It was on sale and it's surfaced on all four sides. Next I'll run the jointed edge along the fence. and I'll run it through the table saw to clean up the other edge. Now I'm marking how I'm going to route the back edge. I want to mark it on the piece of wood so that I don't get things mixed up. I'm using a 3/4 inch double flute straight router bit and I'm gonna do this in multiple passes. The first pass won't be quite as deep and this will be along the back edge.
I found that when passing tiger wood through the router bit,. I was getting quite a bit of tear-out but I wasn't too concerned because. this is all going to be concealed along the back edge of the tabletop. Next, I'm lowering the router bit and I've also moved the fence farther away from the bit. Now I'm ready for the second pass.
I don't want to go all the way to the. end of the wood because the mounting system is going to be concealed so I have some strips of blue tape mounted on the router table just to guide me where. to position the piece when I'm starting and finishing. Now I'm moving the fence away one more time to do the third and final pass.
I didn't have to be very precise with my router positioning because I'm. going to custom fit the strip of wood that's going to fit into this slot. So, I'm just measuring the dimensions now to be able to cut a strip to fit that. I probably could have used biscuit joints to help align everything but it didn't. seem to be necessary because this wood was really nice and flat and with the. cauls it was going to press everything into alignment anyway. Goncalo Alves (or tiger wood) comes from Central and South America and it's a very hard wood.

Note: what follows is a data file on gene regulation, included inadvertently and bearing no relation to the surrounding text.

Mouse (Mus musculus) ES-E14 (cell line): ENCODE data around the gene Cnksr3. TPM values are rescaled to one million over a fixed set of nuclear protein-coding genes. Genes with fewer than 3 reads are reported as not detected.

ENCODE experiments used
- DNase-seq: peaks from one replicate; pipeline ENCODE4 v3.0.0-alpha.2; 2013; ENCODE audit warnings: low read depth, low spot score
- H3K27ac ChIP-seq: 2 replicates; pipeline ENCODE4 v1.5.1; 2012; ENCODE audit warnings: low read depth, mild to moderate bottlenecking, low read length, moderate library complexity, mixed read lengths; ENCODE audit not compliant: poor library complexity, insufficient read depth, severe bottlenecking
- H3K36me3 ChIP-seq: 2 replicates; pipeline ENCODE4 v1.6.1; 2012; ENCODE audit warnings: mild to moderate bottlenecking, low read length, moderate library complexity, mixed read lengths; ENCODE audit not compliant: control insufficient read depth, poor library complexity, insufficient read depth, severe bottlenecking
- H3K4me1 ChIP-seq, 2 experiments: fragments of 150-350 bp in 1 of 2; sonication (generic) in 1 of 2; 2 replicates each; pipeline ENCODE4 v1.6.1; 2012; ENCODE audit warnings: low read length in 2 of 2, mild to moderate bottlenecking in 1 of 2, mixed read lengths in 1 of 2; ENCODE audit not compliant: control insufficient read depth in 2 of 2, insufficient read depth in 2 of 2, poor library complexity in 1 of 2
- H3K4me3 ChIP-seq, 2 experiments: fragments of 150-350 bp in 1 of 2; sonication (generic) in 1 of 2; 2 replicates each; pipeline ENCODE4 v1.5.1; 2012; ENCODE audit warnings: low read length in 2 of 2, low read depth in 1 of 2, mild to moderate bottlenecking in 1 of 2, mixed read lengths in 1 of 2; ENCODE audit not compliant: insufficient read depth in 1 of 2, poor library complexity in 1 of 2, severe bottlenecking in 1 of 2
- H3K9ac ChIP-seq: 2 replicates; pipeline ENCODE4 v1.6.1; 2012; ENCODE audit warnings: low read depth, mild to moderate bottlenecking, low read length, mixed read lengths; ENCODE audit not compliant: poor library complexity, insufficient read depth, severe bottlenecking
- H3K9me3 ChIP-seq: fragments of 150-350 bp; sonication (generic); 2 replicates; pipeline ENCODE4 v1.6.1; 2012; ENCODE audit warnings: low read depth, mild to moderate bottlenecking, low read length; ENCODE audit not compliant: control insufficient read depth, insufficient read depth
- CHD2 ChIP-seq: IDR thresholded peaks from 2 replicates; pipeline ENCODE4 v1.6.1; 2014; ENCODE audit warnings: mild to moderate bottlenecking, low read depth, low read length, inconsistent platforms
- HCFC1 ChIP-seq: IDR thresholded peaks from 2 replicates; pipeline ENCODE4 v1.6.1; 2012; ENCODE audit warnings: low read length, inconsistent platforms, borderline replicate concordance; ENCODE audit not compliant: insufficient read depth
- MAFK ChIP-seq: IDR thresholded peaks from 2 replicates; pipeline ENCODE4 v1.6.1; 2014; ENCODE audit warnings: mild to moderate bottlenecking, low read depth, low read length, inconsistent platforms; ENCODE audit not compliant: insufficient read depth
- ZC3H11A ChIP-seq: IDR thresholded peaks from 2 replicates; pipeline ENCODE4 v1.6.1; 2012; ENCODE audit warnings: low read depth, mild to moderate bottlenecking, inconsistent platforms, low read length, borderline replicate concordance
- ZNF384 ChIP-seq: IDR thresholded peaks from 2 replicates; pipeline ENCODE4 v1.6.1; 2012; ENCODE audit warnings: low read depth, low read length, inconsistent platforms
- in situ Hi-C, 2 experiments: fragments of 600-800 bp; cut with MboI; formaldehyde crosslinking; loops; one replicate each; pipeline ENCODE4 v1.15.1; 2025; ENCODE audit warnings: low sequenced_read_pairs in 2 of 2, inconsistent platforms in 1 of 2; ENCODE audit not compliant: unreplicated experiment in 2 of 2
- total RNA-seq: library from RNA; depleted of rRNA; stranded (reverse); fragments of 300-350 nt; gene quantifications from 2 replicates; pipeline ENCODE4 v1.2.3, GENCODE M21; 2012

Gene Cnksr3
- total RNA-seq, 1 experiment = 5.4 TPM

Just to put it in perspective, hard maple has a Janka hardness rating of about 1400 to 1500. and tiger wood has a Janka hardness rating of 2,100. So, this is kind of embarrassing. While the glue was drying I went to the gym. and while I was on the treadmill I realized I'd made a mistake with the. glue-up. The issue is when I glued up I put glue on the edge here but I forgot to put glue on the edge on the top piece. So, if there's any wood movement, this. piece is going to expand and contract and it's going to open up along the supposed glue line.